Undergraduate Program


The Biology Department faculty voted to certify completion of the major for seniors graduating in Fall 2020 and Spring 2021 if they have a completed at least one upper-level lab course (beyond Bio 203L) or approved Research Independent Study, rather than a minimum of two as specified in the Bulletin of Undergraduate Instruction. Please note that this revision is only for the lab requirement - all other requirements for the major are still in force. Note also that it applies only to this year’s seniors, as an accommodation to the circumstances of the Fall. Finally, note that this only applies to the requirements of the Biology major at Duke. Please consult with your HPA advisor if you have questions regarding health professions requirements. 

Our overall goal is to expand and strengthen training opportunities for undergraduates at the cutting edge of our discipline. Our undergraduate education produces young scientists and citizens who understand the scope and perspective of modern biology. We support undergraduate scholarly endeavors, train students for an array of careers in research and related professional fields, and communicate the impact and significance of biology to an array of students. We offer a broad range of learning opportunities, including traditional classroom experiences, hands-on experiences in the field and the laboratory, independent study, and full student engagement in research.

As a biology major, your career goals may include biological research, health professions, business, or education. Students who are interested in health professions have access to additional information and advice through the Trinity College Office of Health Professions Advising. Duke students applying to medical schools and other health professions programs have enjoyed a very high acceptance rate.  Those who have pursued graduate school have gone on to become highly successful biological researchers and educators at many universities throughout the world.

As a student, you will receive excellent preparation for advanced work in the sciences, for professional careers in health, law, and policy, and for good citizenship in a society increasingly affected by and dependent on modern science and technology. 

The specific learning outcomes of the undergraduate program include the following:

  1. Thinking like a biologist:  Biology is a broad discipline that deals with complex systems ranging in scale from molecules to ecosystems.  You will develop a sophisticated appreciation of the nature of living organisms and biological processes, and be able to describe how biologists approach research questions within our field. You can accomplish this goal through two gateway courses, Biology through the Lens of Molecular Biology (Biology 201L) and Biology Through the Lenses of Genetics and Evolution (Biology 202L).
  2. Describing the breadth of the discipline:  Biology is a broad discipline, and therefore we expect you to acquire a foundation across the levels and subdisciplines within our field.  To this end, biology majors will complete at least one course within each of three core areas—Organismal Diversity, Structure and Function, and Ecology.  Within the Organismal Diversity area, you can explain how diversity evolved; within the Structure/Function area, you will understand the relationship between the structure and the function of cells and organisms; and within the Ecology area, you will know how biological organisms interact with their environments.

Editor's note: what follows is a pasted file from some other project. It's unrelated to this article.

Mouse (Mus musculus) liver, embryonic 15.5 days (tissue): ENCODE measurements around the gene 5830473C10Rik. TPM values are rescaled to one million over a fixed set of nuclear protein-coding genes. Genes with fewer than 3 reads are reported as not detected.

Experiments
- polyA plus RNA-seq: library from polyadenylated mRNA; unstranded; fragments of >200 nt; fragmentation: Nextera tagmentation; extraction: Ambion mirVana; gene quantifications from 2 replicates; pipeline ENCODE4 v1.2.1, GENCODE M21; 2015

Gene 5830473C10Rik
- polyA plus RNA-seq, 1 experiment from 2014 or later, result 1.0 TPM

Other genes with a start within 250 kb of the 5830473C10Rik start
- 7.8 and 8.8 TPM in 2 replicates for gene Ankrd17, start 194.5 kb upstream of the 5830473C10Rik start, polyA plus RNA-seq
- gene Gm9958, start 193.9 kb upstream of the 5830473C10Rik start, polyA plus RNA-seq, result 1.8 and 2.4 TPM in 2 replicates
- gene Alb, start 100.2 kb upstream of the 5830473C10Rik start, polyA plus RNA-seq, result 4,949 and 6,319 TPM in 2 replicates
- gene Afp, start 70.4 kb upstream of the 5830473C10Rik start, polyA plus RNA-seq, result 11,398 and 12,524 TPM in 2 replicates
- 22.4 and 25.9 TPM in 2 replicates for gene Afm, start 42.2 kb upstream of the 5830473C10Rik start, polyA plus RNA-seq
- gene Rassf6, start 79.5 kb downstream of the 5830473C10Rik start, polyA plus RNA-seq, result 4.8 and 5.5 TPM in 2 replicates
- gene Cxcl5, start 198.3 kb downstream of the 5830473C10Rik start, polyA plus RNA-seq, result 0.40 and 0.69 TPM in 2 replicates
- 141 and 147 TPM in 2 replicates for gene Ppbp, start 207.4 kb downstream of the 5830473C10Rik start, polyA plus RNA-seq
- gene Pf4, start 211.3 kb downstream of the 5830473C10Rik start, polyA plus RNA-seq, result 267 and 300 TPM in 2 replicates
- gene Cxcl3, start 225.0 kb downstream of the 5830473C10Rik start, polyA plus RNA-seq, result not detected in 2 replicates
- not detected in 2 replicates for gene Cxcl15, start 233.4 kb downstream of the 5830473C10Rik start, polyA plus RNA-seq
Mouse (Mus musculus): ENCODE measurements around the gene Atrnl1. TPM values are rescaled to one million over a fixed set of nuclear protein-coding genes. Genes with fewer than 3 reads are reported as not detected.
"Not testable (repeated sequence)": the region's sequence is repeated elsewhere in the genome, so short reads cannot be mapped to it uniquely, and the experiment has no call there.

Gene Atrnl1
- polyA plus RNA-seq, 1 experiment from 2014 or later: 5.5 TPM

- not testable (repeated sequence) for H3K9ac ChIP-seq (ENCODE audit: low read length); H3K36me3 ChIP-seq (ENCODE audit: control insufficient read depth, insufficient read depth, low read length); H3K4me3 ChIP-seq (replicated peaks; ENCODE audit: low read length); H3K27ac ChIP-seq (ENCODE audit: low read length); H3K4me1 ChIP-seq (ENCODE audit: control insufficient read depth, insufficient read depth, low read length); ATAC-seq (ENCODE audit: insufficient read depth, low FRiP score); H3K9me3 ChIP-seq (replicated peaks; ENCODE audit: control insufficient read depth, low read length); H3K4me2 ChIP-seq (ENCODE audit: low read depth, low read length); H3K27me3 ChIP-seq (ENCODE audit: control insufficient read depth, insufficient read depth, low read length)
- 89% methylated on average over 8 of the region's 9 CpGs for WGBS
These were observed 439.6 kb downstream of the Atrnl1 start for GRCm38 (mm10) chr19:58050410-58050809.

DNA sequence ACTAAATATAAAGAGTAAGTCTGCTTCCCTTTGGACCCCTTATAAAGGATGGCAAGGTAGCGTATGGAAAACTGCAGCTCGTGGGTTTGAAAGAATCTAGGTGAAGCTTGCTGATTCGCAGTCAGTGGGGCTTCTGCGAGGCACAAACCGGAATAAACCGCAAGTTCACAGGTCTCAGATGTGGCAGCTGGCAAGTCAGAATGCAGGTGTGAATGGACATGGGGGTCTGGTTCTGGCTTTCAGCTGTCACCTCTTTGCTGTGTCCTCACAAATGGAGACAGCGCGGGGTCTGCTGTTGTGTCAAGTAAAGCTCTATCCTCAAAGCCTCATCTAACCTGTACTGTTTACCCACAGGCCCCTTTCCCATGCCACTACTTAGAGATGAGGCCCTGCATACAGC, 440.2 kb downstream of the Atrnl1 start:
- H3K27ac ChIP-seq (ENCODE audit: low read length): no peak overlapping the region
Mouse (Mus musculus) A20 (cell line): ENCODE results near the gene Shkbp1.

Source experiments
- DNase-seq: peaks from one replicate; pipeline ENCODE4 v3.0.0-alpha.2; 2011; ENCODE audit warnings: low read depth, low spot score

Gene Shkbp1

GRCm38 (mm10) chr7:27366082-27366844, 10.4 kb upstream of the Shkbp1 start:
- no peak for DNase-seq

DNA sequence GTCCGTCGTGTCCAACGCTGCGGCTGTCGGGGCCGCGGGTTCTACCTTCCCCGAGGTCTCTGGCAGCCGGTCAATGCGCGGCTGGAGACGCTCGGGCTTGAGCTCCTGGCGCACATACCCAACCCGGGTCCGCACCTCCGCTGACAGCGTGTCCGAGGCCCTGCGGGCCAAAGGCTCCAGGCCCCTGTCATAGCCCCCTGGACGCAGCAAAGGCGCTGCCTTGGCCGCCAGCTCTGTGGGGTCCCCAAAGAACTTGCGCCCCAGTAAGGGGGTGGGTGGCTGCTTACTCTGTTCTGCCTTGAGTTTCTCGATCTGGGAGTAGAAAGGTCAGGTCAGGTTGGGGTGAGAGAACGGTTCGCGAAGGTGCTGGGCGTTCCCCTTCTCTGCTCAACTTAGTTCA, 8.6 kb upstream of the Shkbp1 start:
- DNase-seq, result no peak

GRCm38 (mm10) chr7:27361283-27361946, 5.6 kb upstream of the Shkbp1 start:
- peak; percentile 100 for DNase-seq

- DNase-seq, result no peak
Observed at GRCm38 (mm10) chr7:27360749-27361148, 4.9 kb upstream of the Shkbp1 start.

3. Using the tools and methods of modern biological research:  Biology is both an empirical and theoretical science and we seek to engage you directly in biological research. Thus, as a biology major you are expected to be able to use the tools and methods of modern research. To achieve this goal, you will take two laboratory-based gateway courses plus at least two laboratory-based courses at the advanced level. We also encourage you to engage in independent study in a biological science research laboratory.
  4. Synthesizing a range of biological concepts and ideas:  Biological research has made enormous progress in our understanding of the natural world, but is still confronted with major challenges.  Therefore, we want you to engage in in-depth exploration of specific fields, current ways of thinking, new discoveries, and methodologies of the discipline. All biology majors will take at least one ‘capstone’ course that builds on the core curriculum and requires undergraduates to explore disciplinary scholarship at the graduate level.
  5. Developing critical thinking skills:  Because biology is not just a collection of facts, but rather a way of knowing, we expect you to develop analytical and critical thinking skills, including hypothesis generation and testing. To this end, you will be expected to write essays and critical analyses for course examinations. You may participate in open-ended project courses, as well as research experiences.
  6. Communicating effectively, both orally and in writing:  Biology is a highly collaborative field, and therefore we expect our majors to develop high-level writing and oral communication skills. You will have the opportunity to take special ‘writing-intensive’ and thesis preparation courses focused on the art and craft of scientific writing. In these courses, you will present research findings in poster symposia or in small seminar courses.